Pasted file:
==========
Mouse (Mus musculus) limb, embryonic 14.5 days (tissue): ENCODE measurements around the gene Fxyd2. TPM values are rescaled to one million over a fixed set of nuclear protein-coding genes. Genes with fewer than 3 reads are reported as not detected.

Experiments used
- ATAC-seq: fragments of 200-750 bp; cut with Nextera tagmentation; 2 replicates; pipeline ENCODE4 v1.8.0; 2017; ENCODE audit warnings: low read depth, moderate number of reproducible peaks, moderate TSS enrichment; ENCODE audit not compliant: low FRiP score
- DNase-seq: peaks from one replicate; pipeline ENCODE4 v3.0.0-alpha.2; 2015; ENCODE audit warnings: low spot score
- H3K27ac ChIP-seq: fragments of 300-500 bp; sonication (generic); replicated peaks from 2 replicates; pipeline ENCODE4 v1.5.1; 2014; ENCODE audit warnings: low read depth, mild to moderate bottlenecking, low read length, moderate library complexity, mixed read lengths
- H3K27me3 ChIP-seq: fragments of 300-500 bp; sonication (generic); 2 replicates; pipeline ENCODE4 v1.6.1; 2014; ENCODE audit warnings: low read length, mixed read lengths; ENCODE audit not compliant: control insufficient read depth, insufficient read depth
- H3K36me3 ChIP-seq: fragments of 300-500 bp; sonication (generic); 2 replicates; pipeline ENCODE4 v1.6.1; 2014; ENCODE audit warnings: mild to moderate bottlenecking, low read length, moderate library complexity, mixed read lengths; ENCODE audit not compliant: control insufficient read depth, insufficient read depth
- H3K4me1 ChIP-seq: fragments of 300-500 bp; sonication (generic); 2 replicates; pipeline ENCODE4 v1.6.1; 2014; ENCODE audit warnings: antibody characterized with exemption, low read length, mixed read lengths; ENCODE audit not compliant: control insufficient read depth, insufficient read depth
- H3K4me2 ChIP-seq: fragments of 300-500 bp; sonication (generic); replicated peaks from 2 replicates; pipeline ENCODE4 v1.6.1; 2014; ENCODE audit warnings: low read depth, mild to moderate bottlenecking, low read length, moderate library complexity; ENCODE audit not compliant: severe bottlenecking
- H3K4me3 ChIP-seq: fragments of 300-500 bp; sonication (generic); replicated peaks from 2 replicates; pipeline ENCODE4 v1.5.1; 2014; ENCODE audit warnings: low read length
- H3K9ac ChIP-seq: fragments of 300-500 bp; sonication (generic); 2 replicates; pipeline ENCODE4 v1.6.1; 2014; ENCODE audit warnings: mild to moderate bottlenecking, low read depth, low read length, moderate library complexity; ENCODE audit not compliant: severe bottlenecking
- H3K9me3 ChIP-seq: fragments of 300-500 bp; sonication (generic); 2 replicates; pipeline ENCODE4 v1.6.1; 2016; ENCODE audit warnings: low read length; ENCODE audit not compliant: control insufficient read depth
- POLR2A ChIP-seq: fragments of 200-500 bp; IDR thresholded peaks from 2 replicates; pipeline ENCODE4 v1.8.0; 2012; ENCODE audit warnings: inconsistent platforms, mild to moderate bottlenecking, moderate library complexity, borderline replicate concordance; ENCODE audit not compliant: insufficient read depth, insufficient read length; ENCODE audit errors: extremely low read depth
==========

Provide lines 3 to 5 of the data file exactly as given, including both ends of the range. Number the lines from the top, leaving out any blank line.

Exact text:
- ATAC-seq: fragments of 200-750 bp; cut with Nextera tagmentation; 2 replicates; pipeline ENCODE4 v1.8.0; 2017; ENCODE audit warnings: low read depth, moderate number of reproducible peaks, moderate TSS enrichment; ENCODE audit not compliant: low FRiP score
- DNase-seq: peaks from one replicate; pipeline ENCODE4 v3.0.0-alpha.2; 2015; ENCODE audit warnings: low spot score
- H3K27ac ChIP-seq: fragments of 300-500 bp; sonication (generic); replicated peaks from 2 replicates; pipeline ENCODE4 v1.5.1; 2014; ENCODE audit warnings: low read depth, mild to moderate bottlenecking, low read length, moderate library complexity, mixed read lengths